Data privacy is a branch of data security that covers the handling of data notice, consent, and regulatory obligations. Data privacy laws regulate how personal data is collected and stored. They impose restrictions on the use of data, such as how it is shared with third parties.
The effect of recent GDPR legislation passed under EU law, as well as examining increasingly stringent US laws governing the use of personal data require exploration with experts.
The EU’s General Data Protection Regulation (GDPR)
Enacted throughout the European Union through a formal process that began in 2018, GDPR proved a powerful influence on privacy laws adopted around the world throughout 2019.
From Australia to Brazil and Argentina, countries have implemented data privacy laws closely aligned with GDPR in recent months. Meanwhile, multinational corporations such as Marriott and British Airways have been hit with multi-million-pound fines for breaches of the new regulations.
US Data Privacy Laws
In the United States, legislators have debated the issue of data usage. The Congressional Task Force on Financial Technologies announced in November 2019 that neither Republican nor Democratic members were satisfied with current US legislation governing financial data practices.
New York, New Jersey, and Massachusetts were among several state legislatures that announced plans to develop their own state privacy regulations. The move sparked concerns that United States data privacy laws could become a disjointed patchwork, with each state fixed primarily on its own privacy requirements.
California was the first US state to adopt its own regulatory framework, with the passing of the California Consumer Privacy Act.
Jarno Vanto is a partner in law firm Crowell & Moring’s Privacy & Cybersecurity Group. He warns that, since the California Consumer Privacy Act only came into force at the beginning of 2020, it will be some time yet for these new regulations to become operational and yield lessons for federal regulators.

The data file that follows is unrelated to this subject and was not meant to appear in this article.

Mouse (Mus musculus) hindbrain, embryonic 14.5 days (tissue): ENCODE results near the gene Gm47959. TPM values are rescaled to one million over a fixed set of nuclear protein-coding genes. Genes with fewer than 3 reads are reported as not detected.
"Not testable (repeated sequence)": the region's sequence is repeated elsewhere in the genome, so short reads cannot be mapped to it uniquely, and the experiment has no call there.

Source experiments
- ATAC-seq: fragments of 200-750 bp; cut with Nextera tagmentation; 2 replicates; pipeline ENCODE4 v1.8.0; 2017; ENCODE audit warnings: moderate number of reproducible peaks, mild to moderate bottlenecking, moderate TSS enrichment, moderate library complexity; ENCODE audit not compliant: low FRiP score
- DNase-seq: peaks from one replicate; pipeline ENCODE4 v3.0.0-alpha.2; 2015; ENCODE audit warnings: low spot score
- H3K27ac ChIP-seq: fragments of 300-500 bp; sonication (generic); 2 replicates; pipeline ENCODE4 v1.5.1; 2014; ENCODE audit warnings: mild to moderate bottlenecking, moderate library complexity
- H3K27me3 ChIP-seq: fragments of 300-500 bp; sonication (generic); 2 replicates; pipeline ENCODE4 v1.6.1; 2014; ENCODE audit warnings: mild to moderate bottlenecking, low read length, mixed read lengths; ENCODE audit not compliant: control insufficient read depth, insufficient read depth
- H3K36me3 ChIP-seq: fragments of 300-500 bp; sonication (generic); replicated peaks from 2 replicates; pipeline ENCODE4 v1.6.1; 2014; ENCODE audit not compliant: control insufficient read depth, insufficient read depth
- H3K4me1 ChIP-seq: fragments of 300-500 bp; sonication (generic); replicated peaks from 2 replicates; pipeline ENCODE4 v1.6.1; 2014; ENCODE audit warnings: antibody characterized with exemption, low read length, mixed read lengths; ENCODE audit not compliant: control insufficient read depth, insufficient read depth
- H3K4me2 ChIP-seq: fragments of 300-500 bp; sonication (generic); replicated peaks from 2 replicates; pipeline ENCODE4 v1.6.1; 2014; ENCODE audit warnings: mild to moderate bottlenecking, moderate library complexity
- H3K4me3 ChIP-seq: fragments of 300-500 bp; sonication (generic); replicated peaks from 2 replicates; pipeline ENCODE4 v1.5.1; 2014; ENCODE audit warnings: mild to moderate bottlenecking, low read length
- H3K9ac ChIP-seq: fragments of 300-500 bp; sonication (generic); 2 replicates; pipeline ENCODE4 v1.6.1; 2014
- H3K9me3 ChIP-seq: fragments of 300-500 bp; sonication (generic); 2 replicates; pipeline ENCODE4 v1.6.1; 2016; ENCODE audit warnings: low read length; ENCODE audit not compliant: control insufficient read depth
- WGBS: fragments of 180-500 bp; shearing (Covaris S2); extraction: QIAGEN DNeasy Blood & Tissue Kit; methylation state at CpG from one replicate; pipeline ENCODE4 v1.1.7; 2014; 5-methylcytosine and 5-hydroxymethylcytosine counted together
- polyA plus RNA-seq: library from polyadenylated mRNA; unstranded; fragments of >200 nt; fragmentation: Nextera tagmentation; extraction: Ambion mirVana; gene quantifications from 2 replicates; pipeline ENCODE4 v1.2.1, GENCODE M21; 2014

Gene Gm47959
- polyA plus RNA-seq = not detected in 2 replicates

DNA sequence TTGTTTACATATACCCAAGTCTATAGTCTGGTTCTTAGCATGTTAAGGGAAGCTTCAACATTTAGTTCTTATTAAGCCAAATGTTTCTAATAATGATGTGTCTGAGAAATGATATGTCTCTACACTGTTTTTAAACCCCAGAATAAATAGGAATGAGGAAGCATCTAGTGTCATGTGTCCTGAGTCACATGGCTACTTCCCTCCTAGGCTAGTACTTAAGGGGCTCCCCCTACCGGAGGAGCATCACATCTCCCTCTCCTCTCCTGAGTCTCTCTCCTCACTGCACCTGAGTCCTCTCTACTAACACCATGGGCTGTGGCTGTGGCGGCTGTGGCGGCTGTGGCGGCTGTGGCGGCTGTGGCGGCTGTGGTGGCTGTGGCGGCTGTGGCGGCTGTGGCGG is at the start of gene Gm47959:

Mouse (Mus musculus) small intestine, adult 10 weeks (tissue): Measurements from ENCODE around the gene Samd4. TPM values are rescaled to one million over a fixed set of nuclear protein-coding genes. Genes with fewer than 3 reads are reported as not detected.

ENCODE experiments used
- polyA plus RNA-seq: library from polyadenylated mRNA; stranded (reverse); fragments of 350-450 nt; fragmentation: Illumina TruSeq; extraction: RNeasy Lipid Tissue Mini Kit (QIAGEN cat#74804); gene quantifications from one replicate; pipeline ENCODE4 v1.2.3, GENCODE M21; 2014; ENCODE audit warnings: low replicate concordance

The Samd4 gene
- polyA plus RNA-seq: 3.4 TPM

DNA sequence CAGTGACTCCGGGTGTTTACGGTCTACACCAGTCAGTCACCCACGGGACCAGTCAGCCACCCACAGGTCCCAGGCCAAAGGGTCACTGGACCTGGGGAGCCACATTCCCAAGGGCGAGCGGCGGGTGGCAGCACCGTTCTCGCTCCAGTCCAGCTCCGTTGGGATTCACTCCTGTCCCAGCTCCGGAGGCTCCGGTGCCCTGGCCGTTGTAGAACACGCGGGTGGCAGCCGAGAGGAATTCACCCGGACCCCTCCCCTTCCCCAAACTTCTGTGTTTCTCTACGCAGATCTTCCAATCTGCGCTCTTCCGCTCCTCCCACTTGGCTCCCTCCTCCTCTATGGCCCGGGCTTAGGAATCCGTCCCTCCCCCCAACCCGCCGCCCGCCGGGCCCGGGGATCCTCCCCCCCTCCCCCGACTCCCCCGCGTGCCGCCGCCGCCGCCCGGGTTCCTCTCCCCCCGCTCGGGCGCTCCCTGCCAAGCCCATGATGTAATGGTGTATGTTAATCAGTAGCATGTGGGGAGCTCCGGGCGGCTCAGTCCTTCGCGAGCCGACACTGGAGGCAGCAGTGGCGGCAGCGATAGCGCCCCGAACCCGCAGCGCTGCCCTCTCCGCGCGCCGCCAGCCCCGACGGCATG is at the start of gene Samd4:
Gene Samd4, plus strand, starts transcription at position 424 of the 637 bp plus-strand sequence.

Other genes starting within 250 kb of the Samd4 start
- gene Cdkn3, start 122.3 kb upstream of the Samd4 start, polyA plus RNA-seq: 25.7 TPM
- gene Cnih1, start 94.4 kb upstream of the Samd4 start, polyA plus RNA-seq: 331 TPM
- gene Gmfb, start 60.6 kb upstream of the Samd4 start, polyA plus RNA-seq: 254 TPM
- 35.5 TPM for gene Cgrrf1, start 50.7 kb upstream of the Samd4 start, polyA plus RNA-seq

US Legal Obligations for Encryption of Personal Data
Data protection laws in the United States are state-specific as well as sector-specific. The majority of US states have their own data breach notification laws.
Established in 1914, the Federal Trade Commission (FTC) protects American consumers against deceptive, anticompetitive, and unfair business practices. The organisation ensures American organizations implement adequate encryption processes to protect consumer data.
Under recent interpretations of the FTC Act, cases have been brought against several well-known US organisations for data breaches that compromised the personal data of millions of American citizens.
Lilin Sun, CEO and founder of PlatON, a cryptographic computing network, explains that innovative technologies such as the Internet of Things, blockchain, artificial intelligence, big data, and cloud computing have led to the effective reorganization of data, meaning that many more data scandals are expected to emerge in the future.
How Can Cryptography Protect Data?
‘Crypt’ comes from the prefix meaning ‘hidden’, while ‘graphy’ means ‘writing’. Cryptography essentially encrypts and decrypts data, meaning that it can be sent from one party to another securely. Even if the message is intercepted, cryptography renders it tamper proof.
Cryptography protects confidentiality, maintains integrity, confirms authenticity and ensures non-repudiation. The origins of the term date back to the reign of Julius Caesar, but in its present context, cryptology is the battleground of some of today’s leading computer scientists and mathematicians.
About Domen Zavrl
With cryptography qualifications from Stanford, as well as a PhD in Applied Macroeconomics and a second PhD in System Dynamics, Domen Zavrl has specialist knowledge of collateral exchange, business brokerage and securitizations. Mr Zavrl is a member of the Institute of Internal Auditors and has worked with several prestigious companies throughout his career, including Enpetro and Framingham Asset Management.